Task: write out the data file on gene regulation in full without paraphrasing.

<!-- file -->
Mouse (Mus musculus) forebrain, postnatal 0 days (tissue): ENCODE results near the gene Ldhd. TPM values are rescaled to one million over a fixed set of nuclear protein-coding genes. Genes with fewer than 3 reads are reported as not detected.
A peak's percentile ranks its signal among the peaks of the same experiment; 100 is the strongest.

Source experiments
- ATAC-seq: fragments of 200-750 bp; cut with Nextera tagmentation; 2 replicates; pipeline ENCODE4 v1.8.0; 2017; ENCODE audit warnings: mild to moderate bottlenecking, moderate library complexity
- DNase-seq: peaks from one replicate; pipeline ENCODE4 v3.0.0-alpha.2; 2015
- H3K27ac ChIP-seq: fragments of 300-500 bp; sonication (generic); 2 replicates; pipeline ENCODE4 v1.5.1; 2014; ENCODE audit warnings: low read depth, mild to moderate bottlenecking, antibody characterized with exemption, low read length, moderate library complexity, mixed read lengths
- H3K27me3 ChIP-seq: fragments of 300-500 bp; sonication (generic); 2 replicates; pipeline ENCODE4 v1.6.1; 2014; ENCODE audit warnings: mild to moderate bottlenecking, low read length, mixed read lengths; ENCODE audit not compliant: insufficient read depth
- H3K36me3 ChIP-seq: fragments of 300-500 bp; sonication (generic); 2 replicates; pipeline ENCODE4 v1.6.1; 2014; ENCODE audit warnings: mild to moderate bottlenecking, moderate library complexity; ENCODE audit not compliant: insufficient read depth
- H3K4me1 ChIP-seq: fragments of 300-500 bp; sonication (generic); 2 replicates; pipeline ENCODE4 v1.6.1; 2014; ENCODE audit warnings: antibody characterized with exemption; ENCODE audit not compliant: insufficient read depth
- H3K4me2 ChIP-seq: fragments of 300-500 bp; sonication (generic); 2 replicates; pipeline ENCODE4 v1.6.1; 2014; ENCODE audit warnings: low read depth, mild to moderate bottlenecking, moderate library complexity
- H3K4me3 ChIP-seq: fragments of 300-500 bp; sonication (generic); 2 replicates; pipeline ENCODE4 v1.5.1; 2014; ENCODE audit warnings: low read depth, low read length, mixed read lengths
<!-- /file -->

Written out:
Mouse (Mus musculus) forebrain, postnatal 0 days (tissue): ENCODE results near the gene Ldhd. TPM values are rescaled to one million over a fixed set of nuclear protein-coding genes. Genes with fewer than 3 reads are reported as not detected.
A peak's percentile ranks its signal among the peaks of the same experiment; 100 is the strongest.

Source experiments
- ATAC-seq: fragments of 200-750 bp; cut with Nextera tagmentation; 2 replicates; pipeline ENCODE4 v1.8.0; 2017; ENCODE audit warnings: mild to moderate bottlenecking, moderate library complexity
- DNase-seq: peaks from one replicate; pipeline ENCODE4 v3.0.0-alpha.2; 2015
- H3K27ac ChIP-seq: fragments of 300-500 bp; sonication (generic); 2 replicates; pipeline ENCODE4 v1.5.1; 2014; ENCODE audit warnings: low read depth, mild to moderate bottlenecking, antibody characterized with exemption, low read length, moderate library complexity, mixed read lengths
- H3K27me3 ChIP-seq: fragments of 300-500 bp; sonication (generic); 2 replicates; pipeline ENCODE4 v1.6.1; 2014; ENCODE audit warnings: mild to moderate bottlenecking, low read length, mixed read lengths; ENCODE audit not compliant: insufficient read depth
- H3K36me3 ChIP-seq: fragments of 300-500 bp; sonication (generic); 2 replicates; pipeline ENCODE4 v1.6.1; 2014; ENCODE audit warnings: mild to moderate bottlenecking, moderate library complexity; ENCODE audit not compliant: insufficient read depth
- H3K4me1 ChIP-seq: fragments of 300-500 bp; sonication (generic); 2 replicates; pipeline ENCODE4 v1.6.1; 2014; ENCODE audit warnings: antibody characterized with exemption; ENCODE audit not compliant: insufficient read depth
- H3K4me2 ChIP-seq: fragments of 300-500 bp; sonication (generic); 2 replicates; pipeline ENCODE4 v1.6.1; 2014; ENCODE audit warnings: low read depth, mild to moderate bottlenecking, moderate library complexity
- H3K4me3 ChIP-seq: fragments of 300-500 bp; sonication (generic); 2 replicates; pipeline ENCODE4 v1.5.1; 2014; ENCODE audit warnings: low read depth, low read length, mixed read lengths